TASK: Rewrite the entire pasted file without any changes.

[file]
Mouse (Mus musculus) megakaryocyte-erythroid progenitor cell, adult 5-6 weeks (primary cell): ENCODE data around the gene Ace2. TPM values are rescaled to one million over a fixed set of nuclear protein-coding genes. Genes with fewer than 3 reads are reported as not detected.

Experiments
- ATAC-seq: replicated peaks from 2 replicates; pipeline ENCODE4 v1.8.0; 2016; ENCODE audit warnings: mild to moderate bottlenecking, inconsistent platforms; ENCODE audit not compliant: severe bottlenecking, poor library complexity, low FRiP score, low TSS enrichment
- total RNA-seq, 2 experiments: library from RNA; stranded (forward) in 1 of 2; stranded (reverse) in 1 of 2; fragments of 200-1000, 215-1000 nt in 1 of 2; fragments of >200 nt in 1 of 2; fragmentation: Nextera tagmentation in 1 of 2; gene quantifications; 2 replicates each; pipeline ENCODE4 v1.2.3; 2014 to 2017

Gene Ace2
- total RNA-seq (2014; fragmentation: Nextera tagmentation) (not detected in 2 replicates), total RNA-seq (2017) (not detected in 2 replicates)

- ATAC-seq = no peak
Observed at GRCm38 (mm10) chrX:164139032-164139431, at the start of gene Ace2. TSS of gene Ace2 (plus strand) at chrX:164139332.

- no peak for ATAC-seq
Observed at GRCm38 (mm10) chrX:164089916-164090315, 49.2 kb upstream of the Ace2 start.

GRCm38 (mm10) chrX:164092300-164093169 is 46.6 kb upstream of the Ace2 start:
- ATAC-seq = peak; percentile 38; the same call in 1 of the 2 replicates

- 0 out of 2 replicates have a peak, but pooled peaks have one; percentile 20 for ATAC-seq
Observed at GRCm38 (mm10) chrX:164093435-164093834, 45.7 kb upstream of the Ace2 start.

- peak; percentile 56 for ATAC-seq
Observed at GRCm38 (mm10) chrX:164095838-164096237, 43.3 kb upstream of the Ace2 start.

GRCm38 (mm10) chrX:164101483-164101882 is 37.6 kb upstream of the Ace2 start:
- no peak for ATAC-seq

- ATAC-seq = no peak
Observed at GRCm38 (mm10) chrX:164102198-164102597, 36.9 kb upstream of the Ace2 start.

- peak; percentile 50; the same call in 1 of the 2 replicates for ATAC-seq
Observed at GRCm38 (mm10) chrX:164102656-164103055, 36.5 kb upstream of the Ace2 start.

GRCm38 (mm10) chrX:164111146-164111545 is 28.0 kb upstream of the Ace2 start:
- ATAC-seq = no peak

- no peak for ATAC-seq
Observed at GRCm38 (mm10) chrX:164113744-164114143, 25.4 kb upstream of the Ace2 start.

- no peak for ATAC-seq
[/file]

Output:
Mouse (Mus musculus) megakaryocyte-erythroid progenitor cell, adult 5-6 weeks (primary cell): ENCODE data around the gene Ace2. TPM values are rescaled to one million over a fixed set of nuclear protein-coding genes. Genes with fewer than 3 reads are reported as not detected.

Experiments
- ATAC-seq: replicated peaks from 2 replicates; pipeline ENCODE4 v1.8.0; 2016; ENCODE audit warnings: mild to moderate bottlenecking, inconsistent platforms; ENCODE audit not compliant: severe bottlenecking, poor library complexity, low FRiP score, low TSS enrichment
- total RNA-seq, 2 experiments: library from RNA; stranded (forward) in 1 of 2; stranded (reverse) in 1 of 2; fragments of 200-1000, 215-1000 nt in 1 of 2; fragments of >200 nt in 1 of 2; fragmentation: Nextera tagmentation in 1 of 2; gene quantifications; 2 replicates each; pipeline ENCODE4 v1.2.3; 2014 to 2017

Gene Ace2
- total RNA-seq (2014; fragmentation: Nextera tagmentation) (not detected in 2 replicates), total RNA-seq (2017) (not detected in 2 replicates)

- ATAC-seq = no peak
Observed at GRCm38 (mm10) chrX:164139032-164139431, at the start of gene Ace2. TSS of gene Ace2 (plus strand) at chrX:164139332.

- no peak for ATAC-seq
Observed at GRCm38 (mm10) chrX:164089916-164090315, 49.2 kb upstream of the Ace2 start.

GRCm38 (mm10) chrX:164092300-164093169 is 46.6 kb upstream of the Ace2 start:
- ATAC-seq = peak; percentile 38; the same call in 1 of the 2 replicates

- 0 out of 2 replicates have a peak, but pooled peaks have one; percentile 20 for ATAC-seq
Observed at GRCm38 (mm10) chrX:164093435-164093834, 45.7 kb upstream of the Ace2 start.

- peak; percentile 56 for ATAC-seq
Observed at GRCm38 (mm10) chrX:164095838-164096237, 43.3 kb upstream of the Ace2 start.

GRCm38 (mm10) chrX:164101483-164101882 is 37.6 kb upstream of the Ace2 start:
- no peak for ATAC-seq

- ATAC-seq = no peak
Observed at GRCm38 (mm10) chrX:164102198-164102597, 36.9 kb upstream of the Ace2 start.

- peak; percentile 50; the same call in 1 of the 2 replicates for ATAC-seq
Observed at GRCm38 (mm10) chrX:164102656-164103055, 36.5 kb upstream of the Ace2 start.

GRCm38 (mm10) chrX:164111146-164111545 is 28.0 kb upstream of the Ace2 start:
- ATAC-seq = no peak

- no peak for ATAC-seq
Observed at GRCm38 (mm10) chrX:164113744-164114143, 25.4 kb upstream of the Ace2 start.

- no peak for ATAC-seq